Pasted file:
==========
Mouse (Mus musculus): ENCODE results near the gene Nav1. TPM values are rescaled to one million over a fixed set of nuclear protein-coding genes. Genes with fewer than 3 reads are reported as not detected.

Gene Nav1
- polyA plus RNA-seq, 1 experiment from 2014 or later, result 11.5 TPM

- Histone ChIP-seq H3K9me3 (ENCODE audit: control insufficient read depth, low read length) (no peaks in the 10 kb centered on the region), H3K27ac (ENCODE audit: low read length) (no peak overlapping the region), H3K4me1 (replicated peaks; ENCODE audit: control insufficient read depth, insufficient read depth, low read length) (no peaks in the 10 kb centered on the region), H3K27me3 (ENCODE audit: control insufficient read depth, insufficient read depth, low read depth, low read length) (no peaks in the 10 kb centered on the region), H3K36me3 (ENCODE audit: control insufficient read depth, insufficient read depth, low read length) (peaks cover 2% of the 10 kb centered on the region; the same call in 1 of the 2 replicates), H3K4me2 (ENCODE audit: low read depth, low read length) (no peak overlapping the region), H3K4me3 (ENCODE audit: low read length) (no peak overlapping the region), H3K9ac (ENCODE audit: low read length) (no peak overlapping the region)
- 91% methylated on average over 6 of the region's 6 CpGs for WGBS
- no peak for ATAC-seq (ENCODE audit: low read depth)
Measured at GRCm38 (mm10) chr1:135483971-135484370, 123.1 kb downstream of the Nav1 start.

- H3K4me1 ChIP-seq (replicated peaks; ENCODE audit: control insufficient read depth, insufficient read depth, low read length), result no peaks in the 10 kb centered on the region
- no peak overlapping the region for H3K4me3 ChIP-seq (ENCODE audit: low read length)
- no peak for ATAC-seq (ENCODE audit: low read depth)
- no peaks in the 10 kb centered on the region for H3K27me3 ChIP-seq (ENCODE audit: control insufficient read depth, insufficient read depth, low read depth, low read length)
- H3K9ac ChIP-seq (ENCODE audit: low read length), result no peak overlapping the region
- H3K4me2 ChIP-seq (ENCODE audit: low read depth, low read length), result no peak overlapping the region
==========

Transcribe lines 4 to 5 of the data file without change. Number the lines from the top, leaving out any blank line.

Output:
- Histone ChIP-seq H3K9me3 (ENCODE audit: control insufficient read depth, low read length) (no peaks in the 10 kb centered on the region), H3K27ac (ENCODE audit: low read length) (no peak overlapping the region), H3K4me1 (replicated peaks; ENCODE audit: control insufficient read depth, insufficient read depth, low read length) (no peaks in the 10 kb centered on the region), H3K27me3 (ENCODE audit: control insufficient read depth, insufficient read depth, low read depth, low read length) (no peaks in the 10 kb centered on the region), H3K36me3 (ENCODE audit: control insufficient read depth, insufficient read depth, low read length) (peaks cover 2% of the 10 kb centered on the region; the same call in 1 of the 2 replicates), H3K4me2 (ENCODE audit: low read depth, low read length) (no peak overlapping the region), H3K4me3 (ENCODE audit: low read length) (no peak overlapping the region), H3K9ac (ENCODE audit: low read length) (no peak overlapping the region)
- 91% methylated on average over 6 of the region's 6 CpGs for WGBS